Brenda White v. Maine Dept. of Transportation
State of Maine
May 5, 2022
Summary from the Troubh Heisler Attorneys
Brenda White v. Maine DOT (attached) - In 2010 Ms. White developed bilateral arm injuries at work requiring right elbow surgery. She returned to work without restrictions but with continued symptoms that caused her to miss nearly half of her scheduled shifts. In 2011, she accepted early non-disability retirement, but on her last schedule day of work she called out and did not work.
In 2013 White started a retail job, and in 2018 she went out of work for additional surgery on her arms. She could not return to her retail job, and she filed petitions requesting payment of medical bills and lost time benefits retroactive to her retirement. The Maine DOT voluntarily paid her medical bills and total incapacity benefits after each surgery, but the DOT declined to pay her partial incapacity benefits after her retirement, because of the §223 retirement presumption.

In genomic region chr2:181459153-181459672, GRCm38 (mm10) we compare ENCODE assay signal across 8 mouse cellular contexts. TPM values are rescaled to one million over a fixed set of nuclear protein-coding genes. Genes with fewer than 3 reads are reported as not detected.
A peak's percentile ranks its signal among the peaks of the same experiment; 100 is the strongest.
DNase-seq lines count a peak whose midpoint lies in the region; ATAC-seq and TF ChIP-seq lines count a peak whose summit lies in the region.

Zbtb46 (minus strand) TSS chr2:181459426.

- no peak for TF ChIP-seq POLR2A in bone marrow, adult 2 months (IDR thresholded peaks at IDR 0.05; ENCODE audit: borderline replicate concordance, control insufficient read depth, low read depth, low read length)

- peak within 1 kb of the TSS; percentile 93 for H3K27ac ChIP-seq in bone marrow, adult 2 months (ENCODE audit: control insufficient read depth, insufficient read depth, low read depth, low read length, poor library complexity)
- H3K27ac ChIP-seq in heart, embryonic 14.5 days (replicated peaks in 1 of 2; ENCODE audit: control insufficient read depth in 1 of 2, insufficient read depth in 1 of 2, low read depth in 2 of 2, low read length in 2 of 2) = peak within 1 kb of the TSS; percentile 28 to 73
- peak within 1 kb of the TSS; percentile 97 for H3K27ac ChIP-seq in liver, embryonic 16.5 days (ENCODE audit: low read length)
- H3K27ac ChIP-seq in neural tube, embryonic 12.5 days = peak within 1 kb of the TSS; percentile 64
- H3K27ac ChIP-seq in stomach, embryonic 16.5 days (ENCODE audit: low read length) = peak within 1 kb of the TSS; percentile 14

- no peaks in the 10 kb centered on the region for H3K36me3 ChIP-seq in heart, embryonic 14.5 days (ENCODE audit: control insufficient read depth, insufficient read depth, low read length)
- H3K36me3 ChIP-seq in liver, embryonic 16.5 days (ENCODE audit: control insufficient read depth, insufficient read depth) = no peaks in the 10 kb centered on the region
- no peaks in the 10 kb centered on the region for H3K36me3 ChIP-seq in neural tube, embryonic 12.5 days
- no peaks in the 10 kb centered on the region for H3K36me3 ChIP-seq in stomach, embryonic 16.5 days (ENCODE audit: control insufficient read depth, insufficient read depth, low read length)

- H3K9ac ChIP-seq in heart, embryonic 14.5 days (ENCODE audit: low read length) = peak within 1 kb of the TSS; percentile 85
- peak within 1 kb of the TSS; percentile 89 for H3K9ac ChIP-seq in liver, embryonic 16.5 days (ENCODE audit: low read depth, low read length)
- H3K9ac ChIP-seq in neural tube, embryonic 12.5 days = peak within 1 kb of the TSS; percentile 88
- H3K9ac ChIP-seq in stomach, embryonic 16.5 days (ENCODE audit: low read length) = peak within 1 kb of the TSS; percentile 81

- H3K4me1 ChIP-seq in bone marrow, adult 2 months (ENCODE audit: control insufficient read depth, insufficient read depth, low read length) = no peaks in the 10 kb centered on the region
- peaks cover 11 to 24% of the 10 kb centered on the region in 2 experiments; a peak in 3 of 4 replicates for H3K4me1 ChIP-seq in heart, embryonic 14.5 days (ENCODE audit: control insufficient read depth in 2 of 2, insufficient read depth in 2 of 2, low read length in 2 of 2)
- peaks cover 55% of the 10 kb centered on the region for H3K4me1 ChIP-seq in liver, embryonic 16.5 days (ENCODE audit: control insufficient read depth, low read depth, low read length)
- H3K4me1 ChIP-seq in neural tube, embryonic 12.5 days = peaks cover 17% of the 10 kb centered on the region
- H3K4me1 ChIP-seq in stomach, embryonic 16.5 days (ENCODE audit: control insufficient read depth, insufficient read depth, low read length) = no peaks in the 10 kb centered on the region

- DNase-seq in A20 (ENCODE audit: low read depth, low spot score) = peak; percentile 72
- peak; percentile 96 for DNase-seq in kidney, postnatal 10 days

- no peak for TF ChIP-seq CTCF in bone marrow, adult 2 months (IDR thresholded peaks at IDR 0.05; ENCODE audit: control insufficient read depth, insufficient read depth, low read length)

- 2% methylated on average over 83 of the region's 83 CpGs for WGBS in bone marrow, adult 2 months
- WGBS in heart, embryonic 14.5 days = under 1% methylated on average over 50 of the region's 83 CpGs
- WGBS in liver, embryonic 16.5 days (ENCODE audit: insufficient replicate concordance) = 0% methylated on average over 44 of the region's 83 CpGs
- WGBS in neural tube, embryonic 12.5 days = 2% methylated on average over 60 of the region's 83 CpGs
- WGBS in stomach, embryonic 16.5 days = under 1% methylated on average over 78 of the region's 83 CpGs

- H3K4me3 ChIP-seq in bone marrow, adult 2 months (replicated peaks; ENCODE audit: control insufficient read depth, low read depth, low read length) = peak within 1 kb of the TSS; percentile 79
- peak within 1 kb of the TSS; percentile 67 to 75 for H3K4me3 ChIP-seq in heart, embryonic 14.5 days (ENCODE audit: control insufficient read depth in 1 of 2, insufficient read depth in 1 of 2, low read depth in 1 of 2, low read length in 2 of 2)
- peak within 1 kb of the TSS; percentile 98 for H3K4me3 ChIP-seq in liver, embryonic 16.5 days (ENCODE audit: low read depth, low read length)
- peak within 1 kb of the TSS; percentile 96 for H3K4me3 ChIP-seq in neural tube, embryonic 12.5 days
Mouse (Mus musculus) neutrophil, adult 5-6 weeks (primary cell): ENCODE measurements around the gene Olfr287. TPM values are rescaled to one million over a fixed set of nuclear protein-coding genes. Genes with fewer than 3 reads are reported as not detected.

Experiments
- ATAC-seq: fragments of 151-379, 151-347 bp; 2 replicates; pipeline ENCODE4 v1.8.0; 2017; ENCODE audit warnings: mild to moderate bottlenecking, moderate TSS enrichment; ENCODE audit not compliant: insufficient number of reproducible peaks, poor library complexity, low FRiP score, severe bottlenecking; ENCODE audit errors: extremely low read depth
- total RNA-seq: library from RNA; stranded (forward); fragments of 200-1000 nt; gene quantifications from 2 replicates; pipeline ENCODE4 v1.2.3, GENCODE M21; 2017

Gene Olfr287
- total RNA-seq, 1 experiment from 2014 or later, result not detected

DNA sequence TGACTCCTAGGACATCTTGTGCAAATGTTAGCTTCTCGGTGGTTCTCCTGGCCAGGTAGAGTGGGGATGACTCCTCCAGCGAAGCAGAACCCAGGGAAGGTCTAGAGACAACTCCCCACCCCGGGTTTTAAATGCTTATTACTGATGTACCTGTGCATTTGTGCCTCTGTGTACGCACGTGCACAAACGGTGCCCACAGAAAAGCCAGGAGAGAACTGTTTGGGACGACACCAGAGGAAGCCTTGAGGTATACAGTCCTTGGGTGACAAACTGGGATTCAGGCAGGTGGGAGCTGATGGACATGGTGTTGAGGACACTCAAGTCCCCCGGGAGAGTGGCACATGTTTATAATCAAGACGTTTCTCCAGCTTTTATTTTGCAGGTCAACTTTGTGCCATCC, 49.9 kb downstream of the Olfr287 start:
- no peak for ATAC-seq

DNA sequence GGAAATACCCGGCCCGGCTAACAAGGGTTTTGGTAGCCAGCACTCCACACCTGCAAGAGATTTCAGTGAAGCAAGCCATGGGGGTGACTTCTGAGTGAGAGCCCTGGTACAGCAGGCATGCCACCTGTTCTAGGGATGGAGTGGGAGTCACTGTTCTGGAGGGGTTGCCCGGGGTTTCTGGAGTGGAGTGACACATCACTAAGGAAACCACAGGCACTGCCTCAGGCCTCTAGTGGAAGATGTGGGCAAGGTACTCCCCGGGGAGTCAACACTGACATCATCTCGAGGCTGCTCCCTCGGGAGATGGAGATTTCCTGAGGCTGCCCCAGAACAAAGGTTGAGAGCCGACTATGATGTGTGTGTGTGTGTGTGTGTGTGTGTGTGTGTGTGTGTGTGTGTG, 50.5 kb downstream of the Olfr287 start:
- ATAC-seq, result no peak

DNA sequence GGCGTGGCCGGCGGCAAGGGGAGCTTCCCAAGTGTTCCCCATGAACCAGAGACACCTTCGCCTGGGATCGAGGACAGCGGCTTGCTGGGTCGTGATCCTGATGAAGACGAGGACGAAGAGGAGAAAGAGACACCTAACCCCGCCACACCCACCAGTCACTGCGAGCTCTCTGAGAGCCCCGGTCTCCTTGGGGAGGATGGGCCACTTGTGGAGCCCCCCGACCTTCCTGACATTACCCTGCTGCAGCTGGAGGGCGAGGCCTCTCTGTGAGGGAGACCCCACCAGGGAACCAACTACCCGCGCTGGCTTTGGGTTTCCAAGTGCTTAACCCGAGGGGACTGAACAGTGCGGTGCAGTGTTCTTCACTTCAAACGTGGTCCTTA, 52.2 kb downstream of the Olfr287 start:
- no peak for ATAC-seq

At hearing, White said she did not work the day before her retirement began because she did not feel physically capable of doing it. Judge Knopf found that she had a work capacity, and that she had terminated "active employment," so §223 created a rebuttable presumption that she had no loss of earning capacity attributable to her prior work injury. Judge Knopf found that Ms. White had not rebutted the retirement presumption and denied her request for further incapacity benefits.
White appealed, and the WCB Appellate Division upheld her appeal. The panel vacated Judge Knopf's decision, and remanded the case to her for further findings on whether the DOT proved that White retired from active employment even though she did not work on the effective date of her retirement. The panel held that §223 required the DOT to demonstrate that White's absence from work at the time of her retirement was not due to her work injury.